The F1 fraternity went to Jerez on tenterhooks. The championship had been hugely competitive. Renault-powered Williams and Jacques Villeneuve had started the season strongly with a string of pole positions, but Michael Schumacher, Mika Hakkinen and David Coulthard had all taken points on race day. A strong run of finishes and one win from Villeneuve’s team-mate Heinz-Harald Frentzen had also put him in a strong position and when the circus arrived in Spain, Villeneuve and Schumacher had a shot at the title.
In the Renault camp, securing the title was important – it would be the sixth consecutive constructors’ title for the French manufacturer. At the time, it was to be the last as Renault had decided to withdraw from the sport at the end of the year. It had returned to F1 in 1989 and in less than 10 years had dominated the sport.
Former managing director, Jean-François Caubet, was at Jerez at the time. ‘We came back to the sport in 1989. Renault had decided on an aggressive communications strategy as it became an international company. We needed to reinforce our image, explore new terrain, and three major partnerships were confirmed. The first was with EuroDisney, the second with the Winter Olympics and then in Formula 1. There was lots of pressure to succeed in F1, and Patrick Faure decided on a big partnership with Williams.
‘From the start, the quality and scope of the Williams relationship on a technical and human level was extraordinary. The partnership was really defined by the quality of the relationship. Bernard Dudot, Jean-Jacques His and Patrick Faure put together innovative technology to compete against the likes of Ferrari, Honda, Ford…and there was a big co-operation on every level.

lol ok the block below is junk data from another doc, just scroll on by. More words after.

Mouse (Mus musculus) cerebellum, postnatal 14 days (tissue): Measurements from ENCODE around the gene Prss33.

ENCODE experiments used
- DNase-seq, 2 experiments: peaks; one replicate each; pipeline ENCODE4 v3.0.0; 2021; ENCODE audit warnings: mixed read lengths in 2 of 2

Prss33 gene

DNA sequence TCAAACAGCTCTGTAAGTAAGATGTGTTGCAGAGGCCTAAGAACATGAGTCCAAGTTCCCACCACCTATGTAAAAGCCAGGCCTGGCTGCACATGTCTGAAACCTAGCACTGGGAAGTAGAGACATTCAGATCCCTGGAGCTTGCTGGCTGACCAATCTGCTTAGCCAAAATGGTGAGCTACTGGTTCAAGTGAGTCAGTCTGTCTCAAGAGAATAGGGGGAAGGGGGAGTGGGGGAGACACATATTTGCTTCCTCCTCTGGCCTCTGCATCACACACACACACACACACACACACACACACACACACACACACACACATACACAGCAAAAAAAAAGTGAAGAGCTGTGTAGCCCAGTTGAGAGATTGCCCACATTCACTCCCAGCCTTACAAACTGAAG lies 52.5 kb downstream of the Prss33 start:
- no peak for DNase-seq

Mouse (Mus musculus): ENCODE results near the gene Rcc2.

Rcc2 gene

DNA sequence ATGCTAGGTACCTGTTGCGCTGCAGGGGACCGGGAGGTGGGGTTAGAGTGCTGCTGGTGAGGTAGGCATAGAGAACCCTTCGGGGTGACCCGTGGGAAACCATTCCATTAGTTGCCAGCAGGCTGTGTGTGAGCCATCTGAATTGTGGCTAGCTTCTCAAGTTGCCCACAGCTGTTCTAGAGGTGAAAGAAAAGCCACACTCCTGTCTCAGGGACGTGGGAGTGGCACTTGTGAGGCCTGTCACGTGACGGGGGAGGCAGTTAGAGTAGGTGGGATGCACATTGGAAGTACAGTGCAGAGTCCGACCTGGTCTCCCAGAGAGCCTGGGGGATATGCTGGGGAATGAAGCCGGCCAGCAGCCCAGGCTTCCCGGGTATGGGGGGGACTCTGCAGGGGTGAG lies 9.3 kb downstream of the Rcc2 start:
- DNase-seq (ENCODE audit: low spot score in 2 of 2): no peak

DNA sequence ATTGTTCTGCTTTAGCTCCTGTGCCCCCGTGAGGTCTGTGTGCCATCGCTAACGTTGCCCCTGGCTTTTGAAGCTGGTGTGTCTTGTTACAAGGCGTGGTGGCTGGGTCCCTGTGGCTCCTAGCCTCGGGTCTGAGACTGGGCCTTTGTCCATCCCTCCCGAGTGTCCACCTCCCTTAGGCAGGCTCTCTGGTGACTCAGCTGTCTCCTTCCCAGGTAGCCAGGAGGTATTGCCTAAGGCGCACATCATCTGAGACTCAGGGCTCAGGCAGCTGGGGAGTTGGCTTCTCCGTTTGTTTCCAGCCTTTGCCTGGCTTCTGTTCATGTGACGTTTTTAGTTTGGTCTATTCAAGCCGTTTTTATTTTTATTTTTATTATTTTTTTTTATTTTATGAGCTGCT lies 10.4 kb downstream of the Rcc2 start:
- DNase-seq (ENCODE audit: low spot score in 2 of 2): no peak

‘I particularly remember three strong moments. In 1993 with Prost winning the championship, then of course Senna’s accident in 1994. We really had to consider long and hard whether we could stay in the sport. it was a very hard time. Then, the third, was the 1997 race in Jerez.
‘We went there having won everything – around 75% of the races had been won by a Renault engine between 1995 and 1997 and we’d had five consecutive titles. In the end, Louis Schweitzer and Patrick Faure said we needed to stop F1 as we had nothing left to prove. Jerez was our last race. We had asked Bernie to have the last race in Europe for a large TV audience, and we wanted to win and leave in front. We had a huge party on the Saturday night with all the drivers and paddock to celebrate the end of the era, but it was the race that really counted.
‘We had arrived in Jerez with Michael Schumacher in front and Jacques [Villeneuve] needed to win, or finish ahead of him to take the championship. The field was close though, as Schumacher, Coulthard, Frentzen, Jacques…they had all won races. In the race I remember Michael went out in the lead, but some 20 laps before the end Jacques came in for a tyre change. He was much quicker than Michael and closed the gap, but he needed to overtake to get the title. After a second stop he was closer again, and going into a corner he tried a move. Schumacher went into the side of him – we couldn’t believe it in the garage. We were folded over in two, thinking it was over.
‘Jacques continued but there was then a worry with his car. It was too tense for words, and he got overtaken by Coulthard and then Hakkinen. He needed to be third at least to get the title, so we couldn’t watch. He got there in the end ; a massive relief but also a wonderful end to the season and, at the time, our F1 involvement. We’d achieved what we needed and went out on a high. But in the plane on the way back to Paris, Schweitzer turned to Faure and said… ‘so, when are we coming back to F1 then… ?